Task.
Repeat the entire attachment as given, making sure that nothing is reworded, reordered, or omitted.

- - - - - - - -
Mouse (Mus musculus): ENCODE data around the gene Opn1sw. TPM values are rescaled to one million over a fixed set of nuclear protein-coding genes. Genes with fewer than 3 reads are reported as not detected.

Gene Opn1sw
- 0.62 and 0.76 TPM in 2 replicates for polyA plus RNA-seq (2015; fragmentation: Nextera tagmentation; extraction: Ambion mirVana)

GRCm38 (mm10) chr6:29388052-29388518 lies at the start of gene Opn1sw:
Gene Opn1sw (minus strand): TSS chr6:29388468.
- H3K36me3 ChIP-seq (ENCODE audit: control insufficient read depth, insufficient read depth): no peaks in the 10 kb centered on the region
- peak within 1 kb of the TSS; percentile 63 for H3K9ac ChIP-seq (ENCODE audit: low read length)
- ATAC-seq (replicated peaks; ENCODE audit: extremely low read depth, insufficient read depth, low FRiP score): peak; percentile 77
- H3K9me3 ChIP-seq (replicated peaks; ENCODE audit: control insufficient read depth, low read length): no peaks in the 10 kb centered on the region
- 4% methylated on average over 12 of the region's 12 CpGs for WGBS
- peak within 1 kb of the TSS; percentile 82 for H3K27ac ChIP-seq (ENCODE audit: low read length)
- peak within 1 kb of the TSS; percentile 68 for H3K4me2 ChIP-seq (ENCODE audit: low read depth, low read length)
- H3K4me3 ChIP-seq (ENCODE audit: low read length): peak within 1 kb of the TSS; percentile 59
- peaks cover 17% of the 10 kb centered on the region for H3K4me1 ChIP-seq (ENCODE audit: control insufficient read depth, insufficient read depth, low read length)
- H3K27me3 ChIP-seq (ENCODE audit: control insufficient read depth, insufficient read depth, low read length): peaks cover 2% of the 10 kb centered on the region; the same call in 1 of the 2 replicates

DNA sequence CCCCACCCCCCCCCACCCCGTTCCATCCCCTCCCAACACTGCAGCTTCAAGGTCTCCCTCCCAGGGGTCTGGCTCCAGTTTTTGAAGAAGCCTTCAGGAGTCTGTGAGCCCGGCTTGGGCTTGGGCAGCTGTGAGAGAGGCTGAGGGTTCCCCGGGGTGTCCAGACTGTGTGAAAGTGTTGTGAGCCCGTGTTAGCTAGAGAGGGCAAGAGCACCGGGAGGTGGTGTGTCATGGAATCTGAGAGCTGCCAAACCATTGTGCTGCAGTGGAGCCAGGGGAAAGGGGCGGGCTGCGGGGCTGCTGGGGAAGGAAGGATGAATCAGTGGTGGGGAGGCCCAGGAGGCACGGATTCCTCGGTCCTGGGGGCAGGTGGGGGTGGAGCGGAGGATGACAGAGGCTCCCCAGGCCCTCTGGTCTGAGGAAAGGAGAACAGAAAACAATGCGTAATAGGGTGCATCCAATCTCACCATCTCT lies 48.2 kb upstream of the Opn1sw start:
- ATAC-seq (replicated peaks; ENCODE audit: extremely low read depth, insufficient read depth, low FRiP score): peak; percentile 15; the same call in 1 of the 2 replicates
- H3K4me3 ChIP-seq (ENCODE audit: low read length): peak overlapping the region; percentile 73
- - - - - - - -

Mouse (Mus musculus): ENCODE data around the gene Opn1sw. TPM values are rescaled to one million over a fixed set of nuclear protein-coding genes. Genes with fewer than 3 reads are reported as not detected.

Gene Opn1sw
- 0.62 and 0.76 TPM in 2 replicates for polyA plus RNA-seq (2015; fragmentation: Nextera tagmentation; extraction: Ambion mirVana)

GRCm38 (mm10) chr6:29388052-29388518 lies at the start of gene Opn1sw:
Gene Opn1sw (minus strand): TSS chr6:29388468.
- H3K36me3 ChIP-seq (ENCODE audit: control insufficient read depth, insufficient read depth): no peaks in the 10 kb centered on the region
- peak within 1 kb of the TSS; percentile 63 for H3K9ac ChIP-seq (ENCODE audit: low read length)
- ATAC-seq (replicated peaks; ENCODE audit: extremely low read depth, insufficient read depth, low FRiP score): peak; percentile 77
- H3K9me3 ChIP-seq (replicated peaks; ENCODE audit: control insufficient read depth, low read length): no peaks in the 10 kb centered on the region
- 4% methylated on average over 12 of the region's 12 CpGs for WGBS
- peak within 1 kb of the TSS; percentile 82 for H3K27ac ChIP-seq (ENCODE audit: low read length)
- peak within 1 kb of the TSS; percentile 68 for H3K4me2 ChIP-seq (ENCODE audit: low read depth, low read length)
- H3K4me3 ChIP-seq (ENCODE audit: low read length): peak within 1 kb of the TSS; percentile 59
- peaks cover 17% of the 10 kb centered on the region for H3K4me1 ChIP-seq (ENCODE audit: control insufficient read depth, insufficient read depth, low read length)
- H3K27me3 ChIP-seq (ENCODE audit: control insufficient read depth, insufficient read depth, low read length): peaks cover 2% of the 10 kb centered on the region; the same call in 1 of the 2 replicates

DNA sequence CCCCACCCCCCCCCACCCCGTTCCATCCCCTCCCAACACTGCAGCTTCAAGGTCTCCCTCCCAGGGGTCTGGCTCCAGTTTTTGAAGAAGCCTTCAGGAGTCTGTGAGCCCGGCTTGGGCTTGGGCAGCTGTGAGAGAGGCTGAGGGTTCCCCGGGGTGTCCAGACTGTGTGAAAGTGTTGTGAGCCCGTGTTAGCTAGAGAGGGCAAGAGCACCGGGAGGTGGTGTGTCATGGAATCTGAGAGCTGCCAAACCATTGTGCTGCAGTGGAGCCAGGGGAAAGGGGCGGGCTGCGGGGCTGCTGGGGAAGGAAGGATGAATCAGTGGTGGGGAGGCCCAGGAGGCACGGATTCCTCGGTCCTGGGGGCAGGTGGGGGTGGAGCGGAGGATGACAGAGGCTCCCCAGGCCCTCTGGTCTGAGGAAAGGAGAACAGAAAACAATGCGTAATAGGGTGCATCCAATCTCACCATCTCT lies 48.2 kb upstream of the Opn1sw start:
- ATAC-seq (replicated peaks; ENCODE audit: extremely low read depth, insufficient read depth, low FRiP score): peak; percentile 15; the same call in 1 of the 2 replicates
- H3K4me3 ChIP-seq (ENCODE audit: low read length): peak overlapping the region; percentile 73